Franklin Kameny, early gay rights advocate, dies at 86


Franklin Kameny, whose dismissal from a post as a US Army astronomer for being homosexual led to a career of activism for gay rights, died at hishome in  Washington, D.C., on Oct. 11, the date set as National Coming Out Day. He was 86.

Kameny, whose activism was well known in the capital, was described in the Washington Post as having “lived to see his years of determined advocacy rewarded through the success of many of his campaigns and through his ultimate welcome by a political establishment that had rejected him.”


Blogs and websites noted how Kameny’s Jewish heritage played a role in his efforts.

"To understand our LGBT American history, please get to know a bit more about his story. Our history and our civil rights seemed to be paired perfectly with Frank Kameny’s once radical notion that we have a right in this country to stand up for, “First Class Citizenship for Homosexuals.” Right on, brother," wrote one gay Jewish blogger, who noted that some of Kameny’s protest signs now preserved in the Smithsonian Institution tied his Jewishness to his quest for political rights for gays.

"Discrimination Against Homosexuals Is As Immoral As Discrimination Against Negroes and Jews," reads one sign.

The Forward said that Kameny’s self-written egal complaint to the U.S. Supreme Court over his firing from the Army — a case he lost — said that the U.S. government’s anti-gay policies were “no less illegal and no less odious than discrimination based upon religious or racial grounds.” After Kameny lost his Supreme Court case, described as "the first civil rights claim based on sexual orientation," he co-founded the Mattachine Society of Washington, an early gay rights organization, which organized the first gay demonstration at the White House.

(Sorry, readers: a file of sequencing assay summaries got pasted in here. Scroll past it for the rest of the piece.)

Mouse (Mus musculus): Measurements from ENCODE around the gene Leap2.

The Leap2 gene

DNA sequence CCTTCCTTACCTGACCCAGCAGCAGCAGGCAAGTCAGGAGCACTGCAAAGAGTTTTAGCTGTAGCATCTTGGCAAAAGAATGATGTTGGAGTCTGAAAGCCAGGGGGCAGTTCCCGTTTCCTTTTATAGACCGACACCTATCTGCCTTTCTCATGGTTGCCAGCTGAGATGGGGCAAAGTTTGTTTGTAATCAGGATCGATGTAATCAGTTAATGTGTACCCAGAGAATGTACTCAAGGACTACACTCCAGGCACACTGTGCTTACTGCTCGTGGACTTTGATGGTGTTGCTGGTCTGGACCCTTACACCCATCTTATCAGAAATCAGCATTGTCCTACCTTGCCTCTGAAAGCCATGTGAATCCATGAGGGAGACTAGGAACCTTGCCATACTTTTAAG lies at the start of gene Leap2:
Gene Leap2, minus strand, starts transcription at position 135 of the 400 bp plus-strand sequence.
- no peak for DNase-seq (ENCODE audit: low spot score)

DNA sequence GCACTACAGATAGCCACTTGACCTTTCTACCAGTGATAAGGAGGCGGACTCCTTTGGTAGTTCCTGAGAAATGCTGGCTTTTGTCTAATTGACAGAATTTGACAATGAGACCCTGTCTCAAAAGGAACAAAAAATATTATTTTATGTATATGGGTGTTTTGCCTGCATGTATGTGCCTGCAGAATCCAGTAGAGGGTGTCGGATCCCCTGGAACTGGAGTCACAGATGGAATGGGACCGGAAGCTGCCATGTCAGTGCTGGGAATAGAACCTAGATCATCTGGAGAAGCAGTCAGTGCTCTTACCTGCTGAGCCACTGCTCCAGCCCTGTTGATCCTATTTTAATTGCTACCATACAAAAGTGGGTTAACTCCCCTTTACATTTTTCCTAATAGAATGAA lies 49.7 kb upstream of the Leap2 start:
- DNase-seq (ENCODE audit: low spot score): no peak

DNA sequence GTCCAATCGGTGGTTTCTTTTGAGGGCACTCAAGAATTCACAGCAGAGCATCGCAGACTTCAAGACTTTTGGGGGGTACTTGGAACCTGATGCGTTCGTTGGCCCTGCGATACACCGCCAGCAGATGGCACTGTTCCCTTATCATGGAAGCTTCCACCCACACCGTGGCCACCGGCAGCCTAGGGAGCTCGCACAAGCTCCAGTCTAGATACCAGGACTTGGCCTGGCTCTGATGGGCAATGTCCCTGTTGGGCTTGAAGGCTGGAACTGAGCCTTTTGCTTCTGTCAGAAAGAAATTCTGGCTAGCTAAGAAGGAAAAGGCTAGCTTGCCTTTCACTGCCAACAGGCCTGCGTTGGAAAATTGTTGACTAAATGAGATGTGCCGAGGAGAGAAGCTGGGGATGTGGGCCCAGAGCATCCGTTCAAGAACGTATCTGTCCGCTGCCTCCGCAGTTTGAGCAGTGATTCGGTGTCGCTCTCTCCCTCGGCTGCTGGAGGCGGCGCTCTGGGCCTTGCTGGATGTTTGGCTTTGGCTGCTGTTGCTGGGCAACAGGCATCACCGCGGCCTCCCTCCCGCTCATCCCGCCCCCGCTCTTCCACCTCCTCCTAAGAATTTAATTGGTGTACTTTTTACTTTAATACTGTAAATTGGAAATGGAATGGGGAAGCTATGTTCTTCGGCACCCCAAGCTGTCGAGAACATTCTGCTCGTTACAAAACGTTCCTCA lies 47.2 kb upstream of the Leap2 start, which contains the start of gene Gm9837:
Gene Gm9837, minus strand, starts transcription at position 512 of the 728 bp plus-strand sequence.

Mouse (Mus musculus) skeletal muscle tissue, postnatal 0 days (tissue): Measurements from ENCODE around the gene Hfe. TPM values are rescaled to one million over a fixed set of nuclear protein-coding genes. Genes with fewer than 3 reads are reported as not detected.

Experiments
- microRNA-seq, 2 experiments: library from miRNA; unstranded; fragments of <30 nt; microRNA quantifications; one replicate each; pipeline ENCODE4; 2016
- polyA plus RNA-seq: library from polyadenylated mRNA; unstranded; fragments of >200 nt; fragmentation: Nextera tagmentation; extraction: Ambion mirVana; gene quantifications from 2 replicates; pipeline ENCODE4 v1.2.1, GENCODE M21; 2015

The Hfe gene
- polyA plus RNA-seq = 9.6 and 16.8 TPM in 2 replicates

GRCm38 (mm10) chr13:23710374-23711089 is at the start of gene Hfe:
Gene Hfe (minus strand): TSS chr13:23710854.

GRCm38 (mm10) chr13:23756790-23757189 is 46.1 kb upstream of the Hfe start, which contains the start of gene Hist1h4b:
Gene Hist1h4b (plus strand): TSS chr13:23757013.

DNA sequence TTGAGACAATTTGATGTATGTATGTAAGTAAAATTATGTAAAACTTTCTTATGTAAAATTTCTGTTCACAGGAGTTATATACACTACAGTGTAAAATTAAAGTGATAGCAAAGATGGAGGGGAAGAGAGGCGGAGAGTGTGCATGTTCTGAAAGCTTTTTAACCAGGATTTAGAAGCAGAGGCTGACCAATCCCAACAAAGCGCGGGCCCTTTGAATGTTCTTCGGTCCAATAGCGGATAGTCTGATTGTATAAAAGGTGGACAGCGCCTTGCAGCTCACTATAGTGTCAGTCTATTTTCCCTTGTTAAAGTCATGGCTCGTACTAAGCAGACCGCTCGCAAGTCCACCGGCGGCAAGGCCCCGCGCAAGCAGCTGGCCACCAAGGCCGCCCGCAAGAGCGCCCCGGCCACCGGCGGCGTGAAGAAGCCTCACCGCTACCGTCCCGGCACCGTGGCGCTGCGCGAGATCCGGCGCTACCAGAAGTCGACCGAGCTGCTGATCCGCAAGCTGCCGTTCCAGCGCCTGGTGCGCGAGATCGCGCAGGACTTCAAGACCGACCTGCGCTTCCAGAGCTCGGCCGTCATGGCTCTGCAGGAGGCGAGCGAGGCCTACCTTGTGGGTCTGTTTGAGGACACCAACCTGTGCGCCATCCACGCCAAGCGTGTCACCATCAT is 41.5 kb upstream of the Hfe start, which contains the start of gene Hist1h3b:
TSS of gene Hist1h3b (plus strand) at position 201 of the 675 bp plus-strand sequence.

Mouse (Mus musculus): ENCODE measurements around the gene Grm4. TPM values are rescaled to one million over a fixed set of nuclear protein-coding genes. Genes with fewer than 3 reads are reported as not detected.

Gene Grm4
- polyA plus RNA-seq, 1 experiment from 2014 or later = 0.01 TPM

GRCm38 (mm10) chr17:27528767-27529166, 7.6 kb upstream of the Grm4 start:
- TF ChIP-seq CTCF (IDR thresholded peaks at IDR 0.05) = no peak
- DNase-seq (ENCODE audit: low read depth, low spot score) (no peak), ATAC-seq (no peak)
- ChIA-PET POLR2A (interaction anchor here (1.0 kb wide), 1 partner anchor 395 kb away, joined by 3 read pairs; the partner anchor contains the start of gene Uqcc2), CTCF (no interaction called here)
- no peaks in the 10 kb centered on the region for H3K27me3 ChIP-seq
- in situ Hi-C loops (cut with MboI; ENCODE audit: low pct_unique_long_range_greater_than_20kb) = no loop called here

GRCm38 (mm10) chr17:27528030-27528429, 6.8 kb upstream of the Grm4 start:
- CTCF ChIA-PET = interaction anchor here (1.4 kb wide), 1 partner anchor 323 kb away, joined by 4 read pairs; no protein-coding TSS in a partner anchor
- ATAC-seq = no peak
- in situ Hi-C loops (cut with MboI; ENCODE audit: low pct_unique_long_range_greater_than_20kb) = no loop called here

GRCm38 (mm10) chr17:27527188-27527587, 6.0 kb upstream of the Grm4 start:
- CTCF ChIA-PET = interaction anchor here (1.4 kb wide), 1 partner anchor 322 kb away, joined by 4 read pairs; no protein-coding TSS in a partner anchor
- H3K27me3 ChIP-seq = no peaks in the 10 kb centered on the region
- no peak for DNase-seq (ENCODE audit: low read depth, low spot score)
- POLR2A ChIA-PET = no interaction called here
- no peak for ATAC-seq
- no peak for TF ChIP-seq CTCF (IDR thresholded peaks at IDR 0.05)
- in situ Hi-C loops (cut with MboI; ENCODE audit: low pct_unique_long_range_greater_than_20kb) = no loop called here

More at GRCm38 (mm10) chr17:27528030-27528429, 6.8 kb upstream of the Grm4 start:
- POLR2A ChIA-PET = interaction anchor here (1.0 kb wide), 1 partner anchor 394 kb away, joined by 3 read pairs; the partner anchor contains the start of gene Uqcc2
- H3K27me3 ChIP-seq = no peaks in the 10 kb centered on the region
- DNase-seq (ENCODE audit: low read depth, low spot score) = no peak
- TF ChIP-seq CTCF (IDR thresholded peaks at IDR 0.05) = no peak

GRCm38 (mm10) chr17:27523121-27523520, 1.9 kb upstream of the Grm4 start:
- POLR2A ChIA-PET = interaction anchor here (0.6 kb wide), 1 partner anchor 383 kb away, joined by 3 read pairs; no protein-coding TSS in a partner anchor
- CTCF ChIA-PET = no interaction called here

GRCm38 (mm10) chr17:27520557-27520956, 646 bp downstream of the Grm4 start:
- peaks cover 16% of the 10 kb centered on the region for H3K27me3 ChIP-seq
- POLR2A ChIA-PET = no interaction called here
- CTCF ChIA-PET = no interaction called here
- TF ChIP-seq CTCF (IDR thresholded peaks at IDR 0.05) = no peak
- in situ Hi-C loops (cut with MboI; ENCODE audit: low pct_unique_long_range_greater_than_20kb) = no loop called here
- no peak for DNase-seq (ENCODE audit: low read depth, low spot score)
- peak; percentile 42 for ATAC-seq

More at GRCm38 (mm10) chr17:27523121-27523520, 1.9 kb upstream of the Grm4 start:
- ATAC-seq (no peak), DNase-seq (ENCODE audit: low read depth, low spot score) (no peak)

Franklin Edward Kameny was born in New York. He started Queens College at 15 to study physics and interrupted his studies to serve in the armed forces during World War II. He told the Washington Post that during his time in the Army he had been asked once about his homosexuality, but “didn’t tell,” in a precursor of the Clinton era’s "don’t ask, don’t tell" policy, which he also was credited with having sparked.

“I have resented for 67 years that I had to lie in order to serve in a war effort that I strongly supported,” he said. “I did serve and I saw combat in Europe.”

He earned a doctorate in astronomy from Harvard University in 1956 and then worked for the Army Map Service. He was fired from that job in 1957. After the Supreme Court rejected his appeal, however, a U.S. Court of Appeals issued a decision that said rejection of an application for federal employment on the grounds of “homosexual conduct” was “too vague.”

Kameny also has been credited for an executive order signed by President Clinton permitting gays to be given security clearances, as well as D.C.’s repeal of an anti-sodomy law. The federal government issued a formal apology in 2009 for letting him go and a trove of his documents has been placed in the Library of Congress. He said last year he was aware that gay rights struggles were not over, but said “it’s like a storybook ending.”

Out for Good,” a 1999 history of the U.S. gay rights movement, featured Kameny throughout the book. One of its authors, Dudley Clendinen, said he was an “authentic hero of American culture."

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